For mine iniquities are gone over mine head: as an heavy burden they are too heavy for me. Psalms 38:4
One of the first things we noticed in Palestine, and we could scarcely believe our eyes, was the enormous loads carried by the porter or atal. You can scarcely understand unless you have seen these burdens yourself.
We have several times seen a single porter carry an ordinary piano on his back for quite a distance. His piled up burden very often extends far beyond his head.
After the burden has been placed on the porter’s back, he cannot easily lay it down until he has reached his destination. When he becomes desperately weary and must have a little rest, he calls a wayfarer, and the latter just stoops down under the load for a few minutes, takes the weight of the burden from the weary porter, and gives him a short rest. This is what Gal. 6:2, “Bear ye one another’s burdens,” means.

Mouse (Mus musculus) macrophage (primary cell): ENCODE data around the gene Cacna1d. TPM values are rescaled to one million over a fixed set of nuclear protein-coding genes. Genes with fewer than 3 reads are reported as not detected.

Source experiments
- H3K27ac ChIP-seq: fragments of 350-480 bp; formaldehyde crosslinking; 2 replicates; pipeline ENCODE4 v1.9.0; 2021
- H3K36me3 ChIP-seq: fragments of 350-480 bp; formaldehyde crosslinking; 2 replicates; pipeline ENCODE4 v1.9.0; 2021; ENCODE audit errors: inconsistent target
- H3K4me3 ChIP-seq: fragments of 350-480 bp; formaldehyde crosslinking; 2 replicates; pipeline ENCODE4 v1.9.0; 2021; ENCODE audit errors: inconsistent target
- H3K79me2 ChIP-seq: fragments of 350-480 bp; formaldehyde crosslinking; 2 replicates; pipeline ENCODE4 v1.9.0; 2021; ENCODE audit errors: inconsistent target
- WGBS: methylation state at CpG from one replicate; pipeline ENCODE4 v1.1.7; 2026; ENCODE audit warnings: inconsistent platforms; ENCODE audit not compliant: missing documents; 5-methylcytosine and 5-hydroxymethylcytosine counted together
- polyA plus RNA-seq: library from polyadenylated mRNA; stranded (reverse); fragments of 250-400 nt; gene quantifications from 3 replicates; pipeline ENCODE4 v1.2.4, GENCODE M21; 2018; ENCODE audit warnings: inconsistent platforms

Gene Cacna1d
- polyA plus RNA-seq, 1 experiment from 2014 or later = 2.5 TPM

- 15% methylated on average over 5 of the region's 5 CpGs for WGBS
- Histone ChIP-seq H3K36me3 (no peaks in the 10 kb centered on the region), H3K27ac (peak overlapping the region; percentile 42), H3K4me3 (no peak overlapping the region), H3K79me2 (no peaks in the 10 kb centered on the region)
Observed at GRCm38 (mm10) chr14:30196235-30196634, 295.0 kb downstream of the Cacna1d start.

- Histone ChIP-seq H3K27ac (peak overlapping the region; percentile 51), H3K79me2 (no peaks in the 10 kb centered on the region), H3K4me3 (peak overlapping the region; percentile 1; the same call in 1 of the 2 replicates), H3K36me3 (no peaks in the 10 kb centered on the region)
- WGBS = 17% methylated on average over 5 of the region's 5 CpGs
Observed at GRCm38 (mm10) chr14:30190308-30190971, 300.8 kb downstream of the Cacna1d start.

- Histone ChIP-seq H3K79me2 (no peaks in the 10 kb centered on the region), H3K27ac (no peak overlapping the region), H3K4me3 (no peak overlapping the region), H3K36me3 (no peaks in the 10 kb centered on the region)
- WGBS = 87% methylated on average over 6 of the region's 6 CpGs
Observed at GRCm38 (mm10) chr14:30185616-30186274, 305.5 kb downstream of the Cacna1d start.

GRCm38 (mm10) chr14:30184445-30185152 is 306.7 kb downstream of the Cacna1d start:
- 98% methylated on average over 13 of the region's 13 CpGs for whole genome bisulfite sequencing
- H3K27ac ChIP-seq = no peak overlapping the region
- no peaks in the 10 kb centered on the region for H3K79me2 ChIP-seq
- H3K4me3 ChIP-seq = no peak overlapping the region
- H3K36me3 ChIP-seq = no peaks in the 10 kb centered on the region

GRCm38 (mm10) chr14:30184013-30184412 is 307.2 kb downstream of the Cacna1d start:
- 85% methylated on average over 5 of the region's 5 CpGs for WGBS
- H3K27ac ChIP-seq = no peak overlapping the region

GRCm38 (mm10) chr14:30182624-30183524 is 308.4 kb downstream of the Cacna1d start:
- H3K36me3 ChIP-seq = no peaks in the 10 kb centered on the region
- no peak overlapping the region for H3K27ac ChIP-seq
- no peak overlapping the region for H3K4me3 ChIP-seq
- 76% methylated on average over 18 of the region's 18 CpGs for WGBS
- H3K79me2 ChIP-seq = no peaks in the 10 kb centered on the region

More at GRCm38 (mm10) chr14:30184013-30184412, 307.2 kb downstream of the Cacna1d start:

In the same chapter and the fifth verse we read, “for every man shall bear his own burden.” That sounds like a contradiction, but not so. In our Greek Testament in verse two we have the word baros, meaning the very heavy burdens like the porter carries; in verse five we have this word, phortion, the light burden that any person might carry in his hand.
The word of God is telling us that Christians must be ready to get under another’s heavy load and give him a little rest, he must not throw his own lawful burdens upon others, he must carry the light ones alone.
(Bowen, Barbara M., Strange Scriptures that Perplex the Western Mind, WM B. Eerdmans Publishing Co., Grand Rapids, Michigan, 1944, pgs 66-67)